Friday 18 October 2019

Surf n' turf: Can Sligo be the adventure capital of Ireland?

Sligo wants to be the adventure capital of Ireland. Travel writer Yvonne Gordon puts it to the test...

Ben Bulben's distinctive summit
Ben Bulben's distinctive summit
On horseback with Island View Riding Stables
Surfers brave the cold at Strandhill, Co. Sligo
The stunning Temple House manor
Barry Mottershead of Sligo Kayak Tours.

Yvonne Gordon

The lake surface is a silver mirror as we glide along. Then a burst of sunlight illuminates some sand-coloured rocks just under the waterline. From the shore, the water looked grey - but now, out in the middle of the lake on a paddleboard, with the sun shining, I can see a lot of life under the surface.

I'm on Lough Gill in Sligo, enjoying a peaceful morning of Stand-up Paddleboarding (SUP) during a few days of adventure in the northwest. When we launch from a small beach at Hazelwood Forest, I worry about falling off the board. But I soon forget about balance as I become absorbed in nature.

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Three ducks sit on a navigation mark as we pass by. The lake is surrounded by green hills and trees full of chirping birds and there are tiny islands in the distance. We paddle through some tall rushes to the side of an island.

As we glide along, we hear stories of the old woman who lived on Beezie's Island and the legend of how the lake was supposedly created by tears. The rich folklore of the area inspired poet WB Yeats, who spent his childhood holidays here and went on to immortalise the Lake Isle of Innisfree. Nowadays, you can get out on the lake on a kayak, SUP or sailing dinghy and even explore an isle for yourself.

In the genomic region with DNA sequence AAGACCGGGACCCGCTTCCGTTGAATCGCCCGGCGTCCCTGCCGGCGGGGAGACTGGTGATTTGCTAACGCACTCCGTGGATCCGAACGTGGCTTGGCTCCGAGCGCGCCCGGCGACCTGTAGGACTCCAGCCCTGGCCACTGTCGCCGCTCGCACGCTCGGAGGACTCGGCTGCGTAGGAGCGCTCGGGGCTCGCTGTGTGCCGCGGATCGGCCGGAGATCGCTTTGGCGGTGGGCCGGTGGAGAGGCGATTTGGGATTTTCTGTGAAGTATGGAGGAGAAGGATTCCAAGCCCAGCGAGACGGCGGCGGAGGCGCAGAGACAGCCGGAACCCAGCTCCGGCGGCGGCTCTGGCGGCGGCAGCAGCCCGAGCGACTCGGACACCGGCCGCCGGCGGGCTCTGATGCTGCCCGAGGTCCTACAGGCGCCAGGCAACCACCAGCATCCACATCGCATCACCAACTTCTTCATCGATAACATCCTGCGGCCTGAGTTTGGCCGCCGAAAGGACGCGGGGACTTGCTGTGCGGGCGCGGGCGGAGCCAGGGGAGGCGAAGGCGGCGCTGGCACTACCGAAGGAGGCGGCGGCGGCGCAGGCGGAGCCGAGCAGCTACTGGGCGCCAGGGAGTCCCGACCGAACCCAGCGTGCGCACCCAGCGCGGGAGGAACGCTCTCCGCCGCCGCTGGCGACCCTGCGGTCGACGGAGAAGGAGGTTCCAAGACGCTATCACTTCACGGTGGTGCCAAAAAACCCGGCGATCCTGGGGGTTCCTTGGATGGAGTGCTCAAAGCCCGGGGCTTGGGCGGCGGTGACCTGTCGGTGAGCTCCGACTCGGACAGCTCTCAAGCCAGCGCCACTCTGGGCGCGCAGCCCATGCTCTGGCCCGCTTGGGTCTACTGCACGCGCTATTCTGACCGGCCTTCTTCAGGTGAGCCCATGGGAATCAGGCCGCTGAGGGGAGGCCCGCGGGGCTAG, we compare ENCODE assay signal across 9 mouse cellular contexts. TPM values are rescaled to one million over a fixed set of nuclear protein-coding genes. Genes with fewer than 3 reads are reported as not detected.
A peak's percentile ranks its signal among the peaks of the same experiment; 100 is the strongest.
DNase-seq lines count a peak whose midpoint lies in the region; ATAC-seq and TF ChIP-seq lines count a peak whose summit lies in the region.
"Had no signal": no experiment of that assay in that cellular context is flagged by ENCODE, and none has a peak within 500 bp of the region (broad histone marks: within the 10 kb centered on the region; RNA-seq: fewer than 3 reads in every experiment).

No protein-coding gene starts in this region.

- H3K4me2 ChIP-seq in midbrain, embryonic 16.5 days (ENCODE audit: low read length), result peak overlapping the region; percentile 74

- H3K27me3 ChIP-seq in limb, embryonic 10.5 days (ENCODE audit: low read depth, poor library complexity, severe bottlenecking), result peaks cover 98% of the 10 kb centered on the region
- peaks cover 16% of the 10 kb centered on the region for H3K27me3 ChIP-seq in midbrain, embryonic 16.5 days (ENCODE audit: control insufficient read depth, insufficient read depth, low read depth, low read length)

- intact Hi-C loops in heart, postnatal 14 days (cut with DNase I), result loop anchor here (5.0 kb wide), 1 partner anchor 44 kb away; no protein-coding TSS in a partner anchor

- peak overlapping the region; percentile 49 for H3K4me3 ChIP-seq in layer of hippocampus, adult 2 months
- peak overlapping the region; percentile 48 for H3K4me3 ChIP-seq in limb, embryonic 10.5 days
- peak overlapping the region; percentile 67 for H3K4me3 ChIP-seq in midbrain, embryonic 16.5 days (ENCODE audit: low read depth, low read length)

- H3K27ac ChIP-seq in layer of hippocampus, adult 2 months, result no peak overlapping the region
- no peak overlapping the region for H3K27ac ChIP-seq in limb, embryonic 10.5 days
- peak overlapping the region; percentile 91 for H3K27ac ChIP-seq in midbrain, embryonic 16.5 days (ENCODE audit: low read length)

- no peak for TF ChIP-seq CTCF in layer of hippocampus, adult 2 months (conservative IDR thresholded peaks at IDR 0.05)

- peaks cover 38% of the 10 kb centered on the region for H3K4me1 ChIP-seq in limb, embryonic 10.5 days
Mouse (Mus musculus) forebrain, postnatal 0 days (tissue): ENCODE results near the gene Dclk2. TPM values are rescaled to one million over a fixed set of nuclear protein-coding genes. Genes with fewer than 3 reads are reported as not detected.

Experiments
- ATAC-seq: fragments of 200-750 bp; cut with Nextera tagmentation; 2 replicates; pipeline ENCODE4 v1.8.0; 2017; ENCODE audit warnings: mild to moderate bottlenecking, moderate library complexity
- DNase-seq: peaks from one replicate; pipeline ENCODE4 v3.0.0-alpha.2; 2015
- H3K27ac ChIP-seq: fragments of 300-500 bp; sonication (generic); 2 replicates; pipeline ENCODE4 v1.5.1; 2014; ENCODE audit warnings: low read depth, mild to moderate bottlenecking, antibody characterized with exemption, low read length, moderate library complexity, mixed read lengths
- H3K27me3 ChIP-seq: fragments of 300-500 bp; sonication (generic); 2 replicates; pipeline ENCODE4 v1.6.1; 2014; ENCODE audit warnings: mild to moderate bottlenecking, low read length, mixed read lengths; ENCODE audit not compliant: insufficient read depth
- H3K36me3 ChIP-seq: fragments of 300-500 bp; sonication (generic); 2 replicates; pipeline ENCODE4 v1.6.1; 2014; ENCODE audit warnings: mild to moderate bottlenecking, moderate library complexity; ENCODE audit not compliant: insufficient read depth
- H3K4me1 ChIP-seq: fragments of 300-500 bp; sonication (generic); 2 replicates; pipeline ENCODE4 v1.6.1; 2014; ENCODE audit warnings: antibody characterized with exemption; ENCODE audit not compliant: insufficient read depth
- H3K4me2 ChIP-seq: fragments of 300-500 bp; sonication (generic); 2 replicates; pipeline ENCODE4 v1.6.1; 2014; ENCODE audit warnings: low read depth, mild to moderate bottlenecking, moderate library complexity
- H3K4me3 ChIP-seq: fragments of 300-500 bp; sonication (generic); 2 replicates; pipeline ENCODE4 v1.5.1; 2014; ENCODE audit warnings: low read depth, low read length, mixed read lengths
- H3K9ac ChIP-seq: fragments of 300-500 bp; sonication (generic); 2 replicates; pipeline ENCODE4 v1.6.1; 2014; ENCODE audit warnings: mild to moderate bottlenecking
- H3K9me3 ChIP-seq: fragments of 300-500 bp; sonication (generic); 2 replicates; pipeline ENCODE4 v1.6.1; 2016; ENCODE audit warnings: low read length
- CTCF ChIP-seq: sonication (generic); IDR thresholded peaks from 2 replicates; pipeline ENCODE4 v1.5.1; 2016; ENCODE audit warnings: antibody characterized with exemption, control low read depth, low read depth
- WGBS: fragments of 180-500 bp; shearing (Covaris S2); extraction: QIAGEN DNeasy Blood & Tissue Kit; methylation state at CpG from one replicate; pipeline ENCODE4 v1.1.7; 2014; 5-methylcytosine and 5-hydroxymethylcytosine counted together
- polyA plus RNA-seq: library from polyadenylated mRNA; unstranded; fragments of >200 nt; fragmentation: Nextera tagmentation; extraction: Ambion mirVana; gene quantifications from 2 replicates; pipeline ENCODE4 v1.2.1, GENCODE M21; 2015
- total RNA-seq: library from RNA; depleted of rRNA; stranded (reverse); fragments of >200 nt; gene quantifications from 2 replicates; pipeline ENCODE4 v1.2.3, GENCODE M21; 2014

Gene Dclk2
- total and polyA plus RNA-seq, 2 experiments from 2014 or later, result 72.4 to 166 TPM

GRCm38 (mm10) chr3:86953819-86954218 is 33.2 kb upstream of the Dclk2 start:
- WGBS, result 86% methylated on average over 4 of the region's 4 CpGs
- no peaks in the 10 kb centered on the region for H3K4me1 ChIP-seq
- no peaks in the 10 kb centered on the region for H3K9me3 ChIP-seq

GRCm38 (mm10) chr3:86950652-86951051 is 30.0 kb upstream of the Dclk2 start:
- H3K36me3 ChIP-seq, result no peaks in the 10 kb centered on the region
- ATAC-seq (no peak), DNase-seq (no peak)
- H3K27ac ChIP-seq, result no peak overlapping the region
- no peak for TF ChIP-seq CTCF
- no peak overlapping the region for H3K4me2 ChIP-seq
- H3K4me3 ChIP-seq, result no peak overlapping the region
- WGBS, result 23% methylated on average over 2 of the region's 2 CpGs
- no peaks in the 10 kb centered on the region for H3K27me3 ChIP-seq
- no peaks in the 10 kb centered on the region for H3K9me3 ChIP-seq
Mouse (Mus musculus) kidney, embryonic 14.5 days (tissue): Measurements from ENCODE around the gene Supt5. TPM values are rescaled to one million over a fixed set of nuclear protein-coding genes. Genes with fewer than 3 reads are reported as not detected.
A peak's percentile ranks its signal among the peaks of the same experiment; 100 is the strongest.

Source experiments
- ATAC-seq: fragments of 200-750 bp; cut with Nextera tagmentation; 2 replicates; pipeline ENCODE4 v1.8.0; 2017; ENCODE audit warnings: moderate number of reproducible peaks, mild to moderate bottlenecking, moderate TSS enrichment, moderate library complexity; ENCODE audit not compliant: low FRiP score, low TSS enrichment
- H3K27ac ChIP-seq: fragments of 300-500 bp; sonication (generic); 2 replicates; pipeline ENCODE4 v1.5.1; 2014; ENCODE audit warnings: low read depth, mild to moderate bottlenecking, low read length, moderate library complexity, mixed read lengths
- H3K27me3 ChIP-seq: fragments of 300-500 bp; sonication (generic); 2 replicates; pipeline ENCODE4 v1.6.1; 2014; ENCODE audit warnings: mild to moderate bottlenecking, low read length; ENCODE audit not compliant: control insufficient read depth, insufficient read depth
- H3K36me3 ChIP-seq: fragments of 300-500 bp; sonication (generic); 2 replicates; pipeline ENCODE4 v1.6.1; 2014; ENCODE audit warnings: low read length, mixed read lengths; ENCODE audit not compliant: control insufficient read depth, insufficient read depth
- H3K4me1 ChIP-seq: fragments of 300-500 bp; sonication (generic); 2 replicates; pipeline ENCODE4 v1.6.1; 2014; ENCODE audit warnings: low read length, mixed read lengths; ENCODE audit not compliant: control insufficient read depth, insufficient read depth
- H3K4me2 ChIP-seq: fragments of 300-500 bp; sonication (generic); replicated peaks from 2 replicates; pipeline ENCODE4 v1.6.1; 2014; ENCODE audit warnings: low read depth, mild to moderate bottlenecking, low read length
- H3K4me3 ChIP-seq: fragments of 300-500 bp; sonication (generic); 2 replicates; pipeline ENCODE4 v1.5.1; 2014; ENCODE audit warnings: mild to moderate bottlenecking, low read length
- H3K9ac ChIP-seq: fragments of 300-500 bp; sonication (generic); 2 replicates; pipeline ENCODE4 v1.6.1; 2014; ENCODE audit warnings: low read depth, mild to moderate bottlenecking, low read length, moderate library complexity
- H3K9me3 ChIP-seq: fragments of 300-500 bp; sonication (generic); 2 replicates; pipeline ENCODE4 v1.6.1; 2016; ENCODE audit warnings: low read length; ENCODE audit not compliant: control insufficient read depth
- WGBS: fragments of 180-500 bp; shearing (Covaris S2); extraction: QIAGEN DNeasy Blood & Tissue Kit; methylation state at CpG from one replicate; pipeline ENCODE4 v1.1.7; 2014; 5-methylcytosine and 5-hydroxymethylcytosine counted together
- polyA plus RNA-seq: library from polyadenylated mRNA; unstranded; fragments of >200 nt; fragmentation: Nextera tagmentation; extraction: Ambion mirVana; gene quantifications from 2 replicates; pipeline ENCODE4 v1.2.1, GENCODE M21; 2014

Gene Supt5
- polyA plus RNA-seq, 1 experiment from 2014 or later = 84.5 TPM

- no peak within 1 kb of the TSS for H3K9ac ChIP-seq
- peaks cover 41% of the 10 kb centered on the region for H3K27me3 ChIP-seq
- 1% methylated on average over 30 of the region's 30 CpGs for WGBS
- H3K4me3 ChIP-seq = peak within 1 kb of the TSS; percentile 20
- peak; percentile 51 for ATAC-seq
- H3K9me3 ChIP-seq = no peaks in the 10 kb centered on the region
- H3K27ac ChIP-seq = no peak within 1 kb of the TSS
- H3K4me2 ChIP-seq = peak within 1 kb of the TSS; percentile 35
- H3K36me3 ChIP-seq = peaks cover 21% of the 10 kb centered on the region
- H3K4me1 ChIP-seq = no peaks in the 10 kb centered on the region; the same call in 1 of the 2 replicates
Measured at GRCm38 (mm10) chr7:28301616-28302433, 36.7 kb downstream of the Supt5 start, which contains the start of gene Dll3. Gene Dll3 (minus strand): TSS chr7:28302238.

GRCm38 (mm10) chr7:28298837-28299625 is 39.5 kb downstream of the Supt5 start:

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Lough Gill, Co Sligo. Picture: Getty

With its flat-topped mountains, endless beaches, rocky reefs and freshwater lakes, Sligo is styling itself as the adventure capital of Ireland. It has lots of competition from other counties on the Wild Atlantic Way, but Adventure Sligo, a new network of 14 activity providers, says that the variety of adventures on offer in such a compact area and in such stunning locations is a big advantage. The county's size also makes it easy to do more than one activity in a day.

What I realise too, is that so many of Sligo's adventure locations have a rich cultural history and some fascinating legends to go with them.

On a surfboard at Strandhill, for example, every time I whizz in towards the shore - the times I am actually standing up on the board, that is - I am in awe of Knocknarea Mountain in front of me. The hill takes on different colours as the light changes with each passing cloud. This is where the legendary Queen Medb (or Maeve) is said to be buried standing up, and I can see the mysterious rocky cairn on the summit.

The mountain top is an easy walk, so I climb it later to see the cairn and the views back down to the beach. There is a cluster of 14 Neolithic cairns over at Carrowkeel, so another day I sign up for a guided walking tour with Seatrails ( to explore them.

Adventure is in guide Auriel Robinson's blood - she grew up with sailing and has a master's in maritime archaeology. She tells me how the hills here were on the sea bed 300 million years ago and are full of coral, how the old mining trail we walk on is an ancient sea gorge.

We climb in and out of the ancient passage graves, which date back as far as 3,500BC and have 360° views over the surrounding mountains, with views as far as Mayo, Roscommon, Leitrim and Donegal.

For a more challenging climb, Benbulben with its distinctive flat top sits at the start of the Dartry Mountain range and looks down over Lough Gill, Donegal Bay and Sligo town. This mountain was also once underwater and the mountain top is full of the fossilised remains of tiny sea creatures. On a hike here, I expect the surface to be covered in rocks and grass but it is covered in soft and sometimes soggy blanket bog.